A “fan,” sometimes also called aficionado or supporter, is a person with a liking and enthusiasm for something, such as a band or a sports team. Fans of a particular thing or person constitute its fan base or fandom. They may show their enthusiasm by being a member of a fan club, holding fan conventions, creating fanzines, writing fan mail, or by promoting the object of their interest and attention. (Wikipedia)
Are You a “fan?” By definition, being a fan means that you display a positive approach to your support. If this were not true, then why would the definition be littered with so many positive words (see underlined)?
Nowhere do I see this definition so clearly displayed that during the college football season, and more enthusiastically during the Bowl Season. The opposite is also true – where I see people who call themselves “Fans” behaving in ways so contrary to definition.
For example: My alma mater just completed their season with a loss in a bowl game. The so-called fans are calling for assistant coach’s heads on platters, and bad-mouthing the play of young men who have given their all this season for the sheer love of game and a college education. For me, being a fan means support through thick-and-thin, during good times and bad.
How much money I donate (or not) to the school does not determine how much of a fan I am — and I have no more or less right to claim my “fan-ness” than the next supporter. But my parents raised me to understand that “…if you have nothing nice to say, say nothing at all.” I still try to live by this credo, and when the team is not performing well, I keep my mouth shut.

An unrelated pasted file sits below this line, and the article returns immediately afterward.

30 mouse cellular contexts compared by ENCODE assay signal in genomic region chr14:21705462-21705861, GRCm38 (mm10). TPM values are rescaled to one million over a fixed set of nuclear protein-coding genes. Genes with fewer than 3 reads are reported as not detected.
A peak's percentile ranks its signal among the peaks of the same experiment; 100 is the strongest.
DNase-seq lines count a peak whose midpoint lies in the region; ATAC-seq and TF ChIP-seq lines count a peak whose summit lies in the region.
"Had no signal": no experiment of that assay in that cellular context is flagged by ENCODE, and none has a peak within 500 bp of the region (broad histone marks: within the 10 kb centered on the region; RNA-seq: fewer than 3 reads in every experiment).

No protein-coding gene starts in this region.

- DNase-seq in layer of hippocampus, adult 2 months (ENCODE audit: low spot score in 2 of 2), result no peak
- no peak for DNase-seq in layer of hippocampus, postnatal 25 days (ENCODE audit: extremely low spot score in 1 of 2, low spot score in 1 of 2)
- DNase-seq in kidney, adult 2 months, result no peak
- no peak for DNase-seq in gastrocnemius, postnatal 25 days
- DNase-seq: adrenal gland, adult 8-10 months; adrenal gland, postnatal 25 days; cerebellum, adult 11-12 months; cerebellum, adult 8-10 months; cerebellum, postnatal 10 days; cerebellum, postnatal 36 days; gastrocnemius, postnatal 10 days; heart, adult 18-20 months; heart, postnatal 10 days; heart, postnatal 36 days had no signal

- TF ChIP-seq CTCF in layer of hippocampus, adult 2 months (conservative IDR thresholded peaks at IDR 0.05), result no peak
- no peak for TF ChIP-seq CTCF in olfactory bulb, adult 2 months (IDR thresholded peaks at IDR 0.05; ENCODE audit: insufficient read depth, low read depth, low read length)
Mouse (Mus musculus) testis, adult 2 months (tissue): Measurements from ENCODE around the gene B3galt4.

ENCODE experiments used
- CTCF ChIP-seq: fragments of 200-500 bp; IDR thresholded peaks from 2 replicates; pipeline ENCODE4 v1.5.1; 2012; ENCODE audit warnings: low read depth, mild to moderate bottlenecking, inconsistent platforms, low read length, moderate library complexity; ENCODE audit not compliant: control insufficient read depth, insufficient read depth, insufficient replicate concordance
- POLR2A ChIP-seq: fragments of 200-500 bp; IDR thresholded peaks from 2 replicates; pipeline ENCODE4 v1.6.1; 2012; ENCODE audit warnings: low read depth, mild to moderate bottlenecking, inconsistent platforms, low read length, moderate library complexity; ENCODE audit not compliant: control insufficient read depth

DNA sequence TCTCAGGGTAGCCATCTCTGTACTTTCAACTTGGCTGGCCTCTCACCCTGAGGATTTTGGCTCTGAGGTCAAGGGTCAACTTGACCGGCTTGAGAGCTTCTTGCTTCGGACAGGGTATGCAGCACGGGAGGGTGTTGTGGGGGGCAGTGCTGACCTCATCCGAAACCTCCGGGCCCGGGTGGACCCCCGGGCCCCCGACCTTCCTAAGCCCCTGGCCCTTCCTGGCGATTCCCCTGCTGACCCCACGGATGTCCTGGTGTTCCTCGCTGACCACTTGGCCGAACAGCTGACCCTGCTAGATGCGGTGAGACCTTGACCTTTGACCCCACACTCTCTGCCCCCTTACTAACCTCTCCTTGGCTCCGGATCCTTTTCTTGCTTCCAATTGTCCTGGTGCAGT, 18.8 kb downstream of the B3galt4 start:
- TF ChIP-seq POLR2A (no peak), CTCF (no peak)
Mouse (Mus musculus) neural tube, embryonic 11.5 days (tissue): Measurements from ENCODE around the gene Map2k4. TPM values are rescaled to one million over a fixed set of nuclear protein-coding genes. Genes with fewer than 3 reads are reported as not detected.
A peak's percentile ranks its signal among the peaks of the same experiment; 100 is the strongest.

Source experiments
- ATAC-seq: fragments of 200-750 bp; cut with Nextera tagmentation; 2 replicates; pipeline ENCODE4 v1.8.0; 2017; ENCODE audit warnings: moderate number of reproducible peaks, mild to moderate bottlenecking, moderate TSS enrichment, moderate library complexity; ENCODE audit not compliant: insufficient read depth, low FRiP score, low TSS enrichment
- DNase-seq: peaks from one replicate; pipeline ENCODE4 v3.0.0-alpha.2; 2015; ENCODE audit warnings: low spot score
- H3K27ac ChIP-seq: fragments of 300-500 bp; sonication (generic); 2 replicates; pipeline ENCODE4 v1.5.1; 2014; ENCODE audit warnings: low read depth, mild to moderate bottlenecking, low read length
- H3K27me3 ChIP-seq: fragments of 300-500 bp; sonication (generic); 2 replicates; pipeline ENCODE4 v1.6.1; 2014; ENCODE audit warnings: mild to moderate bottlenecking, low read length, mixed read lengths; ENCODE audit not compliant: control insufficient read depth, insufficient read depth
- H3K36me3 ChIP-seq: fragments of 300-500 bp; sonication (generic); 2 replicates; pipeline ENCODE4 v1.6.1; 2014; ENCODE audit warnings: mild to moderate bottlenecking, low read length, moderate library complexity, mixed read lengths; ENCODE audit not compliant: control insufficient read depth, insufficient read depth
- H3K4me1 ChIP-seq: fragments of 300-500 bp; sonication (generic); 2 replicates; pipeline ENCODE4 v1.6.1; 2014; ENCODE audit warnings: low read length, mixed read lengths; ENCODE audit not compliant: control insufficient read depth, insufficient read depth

I also try to apply this approach to how I live each day — I’m a fan of me! I’m a fan of my wife and the life we have together. I’m a fan of my kids, their wives and our grandson. I’m a fan of my friends, co-workers, and the connections I’ve made on Facebook, LinkedIn and @Twitter. But even I know that living my life as a better fan is possible! And that is my resolution for the New Year, to work at being an aficionado of those objects of my fan-ness! It’s so easy being a fan if you adopt these Five Steps to Being a Bigger Fan:
- Support the object(s) of your affection with enthusiasm;
- Regularly write and send fan mail (a Post-It with three words on it is often more than enough!);
- Promote your person’s interests and be attentive to their need to pursue them;
- Keep feedback positive, even if the instance prompting the feedback is negative;
- Don’t keep your “fan-ness” to yourself. Be a fan in public, leading by example so others can see how they could be a fan in their own circles.
You know, 2012 is starting to look pretty good. Until next time, Keep It Relevant and have a Happy New Year!